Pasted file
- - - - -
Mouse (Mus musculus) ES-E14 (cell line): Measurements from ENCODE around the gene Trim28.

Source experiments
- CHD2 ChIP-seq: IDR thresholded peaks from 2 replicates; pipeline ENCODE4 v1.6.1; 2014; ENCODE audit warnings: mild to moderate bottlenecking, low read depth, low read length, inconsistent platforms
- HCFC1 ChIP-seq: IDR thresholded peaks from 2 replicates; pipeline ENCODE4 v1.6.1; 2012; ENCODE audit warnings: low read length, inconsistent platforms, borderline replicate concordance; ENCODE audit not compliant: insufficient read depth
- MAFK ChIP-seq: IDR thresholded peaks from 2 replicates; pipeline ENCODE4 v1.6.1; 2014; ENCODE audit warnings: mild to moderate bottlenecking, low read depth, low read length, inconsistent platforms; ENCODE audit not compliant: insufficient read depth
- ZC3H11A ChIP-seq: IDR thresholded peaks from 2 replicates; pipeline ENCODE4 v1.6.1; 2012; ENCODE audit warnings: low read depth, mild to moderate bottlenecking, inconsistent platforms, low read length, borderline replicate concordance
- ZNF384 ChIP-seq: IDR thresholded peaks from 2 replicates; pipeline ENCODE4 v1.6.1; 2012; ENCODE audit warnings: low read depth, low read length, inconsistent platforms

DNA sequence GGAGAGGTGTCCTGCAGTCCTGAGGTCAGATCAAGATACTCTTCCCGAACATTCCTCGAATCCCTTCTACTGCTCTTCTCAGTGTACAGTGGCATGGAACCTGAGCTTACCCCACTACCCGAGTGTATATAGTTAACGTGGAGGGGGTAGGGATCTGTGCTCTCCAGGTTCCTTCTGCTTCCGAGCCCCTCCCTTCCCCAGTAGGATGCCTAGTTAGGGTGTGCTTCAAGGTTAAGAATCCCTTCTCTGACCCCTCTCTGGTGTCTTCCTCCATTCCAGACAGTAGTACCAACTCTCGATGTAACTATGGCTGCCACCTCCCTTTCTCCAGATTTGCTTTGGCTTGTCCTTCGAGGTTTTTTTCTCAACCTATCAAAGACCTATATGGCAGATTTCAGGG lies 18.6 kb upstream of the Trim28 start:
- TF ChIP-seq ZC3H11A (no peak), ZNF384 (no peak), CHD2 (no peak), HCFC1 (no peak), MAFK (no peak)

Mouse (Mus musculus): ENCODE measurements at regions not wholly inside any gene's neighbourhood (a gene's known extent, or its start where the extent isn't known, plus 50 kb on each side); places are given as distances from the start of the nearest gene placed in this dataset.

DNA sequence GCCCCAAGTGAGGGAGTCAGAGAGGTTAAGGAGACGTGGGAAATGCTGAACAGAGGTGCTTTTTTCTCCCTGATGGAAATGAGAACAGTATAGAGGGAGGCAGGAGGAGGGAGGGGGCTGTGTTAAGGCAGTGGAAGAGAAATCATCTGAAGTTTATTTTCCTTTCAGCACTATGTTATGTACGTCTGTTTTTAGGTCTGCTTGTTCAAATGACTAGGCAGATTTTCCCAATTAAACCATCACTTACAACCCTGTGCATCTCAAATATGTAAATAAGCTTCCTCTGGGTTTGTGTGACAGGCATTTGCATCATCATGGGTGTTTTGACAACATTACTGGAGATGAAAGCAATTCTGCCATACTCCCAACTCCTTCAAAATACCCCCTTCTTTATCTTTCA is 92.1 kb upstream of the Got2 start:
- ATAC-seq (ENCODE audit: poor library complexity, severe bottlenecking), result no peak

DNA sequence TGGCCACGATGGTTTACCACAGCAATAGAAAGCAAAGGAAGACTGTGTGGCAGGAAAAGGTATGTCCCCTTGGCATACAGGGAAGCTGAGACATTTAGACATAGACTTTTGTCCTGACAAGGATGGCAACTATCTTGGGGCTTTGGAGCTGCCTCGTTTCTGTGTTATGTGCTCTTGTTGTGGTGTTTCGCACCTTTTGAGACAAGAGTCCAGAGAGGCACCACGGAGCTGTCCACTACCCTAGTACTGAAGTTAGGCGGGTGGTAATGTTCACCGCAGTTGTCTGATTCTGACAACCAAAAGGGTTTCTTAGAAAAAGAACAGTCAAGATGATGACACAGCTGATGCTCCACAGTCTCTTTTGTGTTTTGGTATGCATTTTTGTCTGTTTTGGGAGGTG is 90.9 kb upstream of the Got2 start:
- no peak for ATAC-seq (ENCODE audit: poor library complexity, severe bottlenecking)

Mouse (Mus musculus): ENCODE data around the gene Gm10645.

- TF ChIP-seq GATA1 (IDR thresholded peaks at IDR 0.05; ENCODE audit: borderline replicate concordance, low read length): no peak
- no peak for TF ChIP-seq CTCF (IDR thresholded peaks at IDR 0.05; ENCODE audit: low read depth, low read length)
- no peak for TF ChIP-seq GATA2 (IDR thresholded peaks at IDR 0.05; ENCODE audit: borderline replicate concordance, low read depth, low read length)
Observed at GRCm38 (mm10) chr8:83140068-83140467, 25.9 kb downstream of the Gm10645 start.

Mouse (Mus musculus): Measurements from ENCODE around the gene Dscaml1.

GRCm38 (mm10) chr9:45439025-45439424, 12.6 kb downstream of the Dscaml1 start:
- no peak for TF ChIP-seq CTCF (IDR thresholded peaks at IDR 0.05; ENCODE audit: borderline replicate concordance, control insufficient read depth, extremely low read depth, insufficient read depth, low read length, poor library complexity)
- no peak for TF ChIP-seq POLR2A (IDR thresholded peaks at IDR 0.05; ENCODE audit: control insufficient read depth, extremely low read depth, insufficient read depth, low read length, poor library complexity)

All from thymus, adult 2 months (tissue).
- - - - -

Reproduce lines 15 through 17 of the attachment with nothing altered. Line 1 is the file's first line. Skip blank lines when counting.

Mouse (Mus musculus): ENCODE data around the gene Gm10645.

- TF ChIP-seq GATA1 (IDR thresholded peaks at IDR 0.05; ENCODE audit: borderline replicate concordance, low read length): no peak
- no peak for TF ChIP-seq CTCF (IDR thresholded peaks at IDR 0.05; ENCODE audit: low read depth, low read length)